If your opponent tries to sit up you want to pull his legs so he can’t sit up. From here you want to choose a side to pass on. All it takes it a small step to pass the legs. Gregor points out another common mistake grapplers often make, which is push their training partner’s legs down to the mat. In doing so, you give your opponent the ability to push off the mat, which will give you a hard time. So keep your training partner’s feet of the mat, step to the side, and clear the leg. Pay attention to Gregor’s foot work, this does not have to be a very big step. From here you want to bring your knee down to the mat, right at the side of your training partner’s hips. Keep your other knee up so you can use it like a “shelf” to pull your opponent’s legs onto. This will allow you to bring your shoulder down to the middle of your opponent’s chest. You can let go of the leg closest to you in order to reach behind your opponent’s head. Lastly you want to finish the pass by coming around with your other knee. Remember to maintain your grip on the other leg until you finish the pass. This is great control for preventing your opponent from rolling out and away from you.

As you can tell, Gregor Gracie’s leg drag is a super effective and very methodical approach to passing the legs. There are a lot of details here that will definitely help improve your passing game. It is a common mistake for new Brazilian Jiu Jitsu practitioners to try and rush the pass as soon as they have opened the guard. Do not rush it! Take your time and be methodical. Gracie has important details for every stop of the process. It can’t be understated just how important it is to maintain complete control of your opponent’s legs as you work to pass around them. Focus on getting all of the technique right before you add in any speed and aggression. Overall, I think Gregor Gracie’s double leg drag pass is a great technique for anyone to have in their arsenal no matter your body type, level of experience, or physical prowess. Thank you Gregor Gracie for sharing this technique with us today!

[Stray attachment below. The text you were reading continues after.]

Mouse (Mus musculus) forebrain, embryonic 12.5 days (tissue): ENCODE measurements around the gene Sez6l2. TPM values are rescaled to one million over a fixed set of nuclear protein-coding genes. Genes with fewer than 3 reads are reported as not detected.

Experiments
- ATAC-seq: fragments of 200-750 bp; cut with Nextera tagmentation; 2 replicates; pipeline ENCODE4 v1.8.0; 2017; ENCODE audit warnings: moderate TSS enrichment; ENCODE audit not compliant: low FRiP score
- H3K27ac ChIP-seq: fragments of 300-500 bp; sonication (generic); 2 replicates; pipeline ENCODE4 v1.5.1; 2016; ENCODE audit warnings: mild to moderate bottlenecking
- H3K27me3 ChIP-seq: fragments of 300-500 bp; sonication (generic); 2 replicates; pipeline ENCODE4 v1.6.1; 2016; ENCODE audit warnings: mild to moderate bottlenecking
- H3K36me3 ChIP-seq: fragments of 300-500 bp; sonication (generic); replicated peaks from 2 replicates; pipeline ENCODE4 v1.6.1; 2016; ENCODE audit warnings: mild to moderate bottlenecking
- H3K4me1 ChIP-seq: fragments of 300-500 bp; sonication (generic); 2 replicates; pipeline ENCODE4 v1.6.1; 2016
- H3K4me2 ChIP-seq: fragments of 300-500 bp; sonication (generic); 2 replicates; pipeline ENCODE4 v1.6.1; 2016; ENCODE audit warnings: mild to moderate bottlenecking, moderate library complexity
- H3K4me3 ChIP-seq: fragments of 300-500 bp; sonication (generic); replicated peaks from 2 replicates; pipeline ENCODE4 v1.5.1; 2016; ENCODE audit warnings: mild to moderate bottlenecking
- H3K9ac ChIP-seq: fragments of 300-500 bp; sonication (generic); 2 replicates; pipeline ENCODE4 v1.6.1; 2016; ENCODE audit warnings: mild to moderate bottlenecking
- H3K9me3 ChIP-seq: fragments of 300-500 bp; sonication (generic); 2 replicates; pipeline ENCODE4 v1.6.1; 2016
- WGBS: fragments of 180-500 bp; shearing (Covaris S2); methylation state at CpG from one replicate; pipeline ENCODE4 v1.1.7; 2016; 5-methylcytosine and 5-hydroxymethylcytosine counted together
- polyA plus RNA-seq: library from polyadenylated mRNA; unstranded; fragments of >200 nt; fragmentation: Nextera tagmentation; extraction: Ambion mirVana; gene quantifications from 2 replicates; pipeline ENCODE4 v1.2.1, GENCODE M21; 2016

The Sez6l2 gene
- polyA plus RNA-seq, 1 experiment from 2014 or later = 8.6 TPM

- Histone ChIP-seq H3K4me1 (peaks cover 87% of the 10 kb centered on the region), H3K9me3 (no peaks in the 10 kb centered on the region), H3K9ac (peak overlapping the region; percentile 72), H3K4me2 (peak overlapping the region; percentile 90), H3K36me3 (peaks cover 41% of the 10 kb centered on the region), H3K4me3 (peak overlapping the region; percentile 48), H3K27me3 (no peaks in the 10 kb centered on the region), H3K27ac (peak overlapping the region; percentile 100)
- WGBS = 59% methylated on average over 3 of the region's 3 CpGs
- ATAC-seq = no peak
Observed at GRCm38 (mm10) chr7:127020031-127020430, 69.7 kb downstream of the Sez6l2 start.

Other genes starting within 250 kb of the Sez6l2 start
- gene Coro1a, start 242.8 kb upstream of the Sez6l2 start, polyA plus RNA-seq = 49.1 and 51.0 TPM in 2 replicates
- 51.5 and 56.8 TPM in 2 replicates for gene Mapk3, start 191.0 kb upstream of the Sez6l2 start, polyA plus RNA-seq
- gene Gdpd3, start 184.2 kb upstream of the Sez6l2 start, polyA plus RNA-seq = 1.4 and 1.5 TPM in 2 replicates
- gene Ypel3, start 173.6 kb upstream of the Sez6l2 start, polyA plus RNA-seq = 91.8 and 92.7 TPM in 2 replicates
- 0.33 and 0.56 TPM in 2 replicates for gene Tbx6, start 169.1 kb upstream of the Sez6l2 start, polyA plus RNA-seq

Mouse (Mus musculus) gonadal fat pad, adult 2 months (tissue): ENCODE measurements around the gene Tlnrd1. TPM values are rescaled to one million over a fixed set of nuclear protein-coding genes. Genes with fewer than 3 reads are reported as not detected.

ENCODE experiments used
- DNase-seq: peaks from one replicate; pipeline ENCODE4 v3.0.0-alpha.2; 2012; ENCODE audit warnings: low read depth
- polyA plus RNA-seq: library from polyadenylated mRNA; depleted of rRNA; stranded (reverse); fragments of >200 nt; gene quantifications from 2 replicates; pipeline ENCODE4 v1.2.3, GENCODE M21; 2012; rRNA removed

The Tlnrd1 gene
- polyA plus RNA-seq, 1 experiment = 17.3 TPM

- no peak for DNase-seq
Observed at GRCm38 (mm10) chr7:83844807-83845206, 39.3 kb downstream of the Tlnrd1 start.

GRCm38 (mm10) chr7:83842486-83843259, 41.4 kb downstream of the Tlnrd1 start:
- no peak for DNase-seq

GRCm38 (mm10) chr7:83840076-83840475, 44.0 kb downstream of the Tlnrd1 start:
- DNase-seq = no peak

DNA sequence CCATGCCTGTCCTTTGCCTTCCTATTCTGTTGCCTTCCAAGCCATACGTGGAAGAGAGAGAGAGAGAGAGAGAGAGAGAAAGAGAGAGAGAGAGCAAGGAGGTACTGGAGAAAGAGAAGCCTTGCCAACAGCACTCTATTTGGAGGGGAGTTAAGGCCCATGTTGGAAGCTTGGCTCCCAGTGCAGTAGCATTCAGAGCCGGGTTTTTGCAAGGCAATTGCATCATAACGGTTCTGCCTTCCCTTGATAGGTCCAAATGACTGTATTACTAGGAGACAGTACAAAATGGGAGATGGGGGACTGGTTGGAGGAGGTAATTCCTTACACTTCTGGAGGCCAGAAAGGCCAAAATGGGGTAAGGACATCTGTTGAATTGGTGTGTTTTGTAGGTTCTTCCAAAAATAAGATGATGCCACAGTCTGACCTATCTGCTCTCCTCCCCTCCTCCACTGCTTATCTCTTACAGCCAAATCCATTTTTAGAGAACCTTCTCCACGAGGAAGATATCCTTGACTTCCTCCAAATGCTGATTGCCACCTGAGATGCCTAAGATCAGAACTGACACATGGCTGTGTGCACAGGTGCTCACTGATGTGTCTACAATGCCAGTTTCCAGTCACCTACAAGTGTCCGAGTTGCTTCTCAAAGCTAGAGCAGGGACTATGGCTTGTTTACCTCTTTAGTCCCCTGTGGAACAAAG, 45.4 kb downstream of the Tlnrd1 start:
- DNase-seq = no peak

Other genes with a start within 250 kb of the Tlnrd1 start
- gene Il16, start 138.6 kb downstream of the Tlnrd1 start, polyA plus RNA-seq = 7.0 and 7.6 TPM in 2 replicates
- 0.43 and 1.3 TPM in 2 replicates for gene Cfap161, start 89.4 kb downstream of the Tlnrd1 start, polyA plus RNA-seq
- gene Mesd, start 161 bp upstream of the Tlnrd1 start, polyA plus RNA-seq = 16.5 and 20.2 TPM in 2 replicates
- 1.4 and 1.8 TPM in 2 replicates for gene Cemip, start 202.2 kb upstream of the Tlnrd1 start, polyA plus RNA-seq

Gregor Gracie’s DVD set will give you the opportunity and resource to develop a simple, effective, and well-rounded “Old School” bjj game! Enhance your Jiu Jitsu today and learn authentic “Old School” bjj with this incredible DVD set.

When it comes to finishes, Gregor is on a whole different level than almost every instructor out there. He was bred to finish. He comes from a family that scoffs at double guard pulls, advantages and the Berimbolo. He doesn’t talk about grips, he talks about specific placements. He doesn’t mean put your “choke grip in against the neck,” he will tell you “just a little bit above the collar bone.” Precision matters. Once you learn Gregor’s finishes you will have a whole different understanding and your finishing percentage will skyrocket All of the little concepts: like where exactly to place a grip, these are the details that add up and make the difference between winning and losing.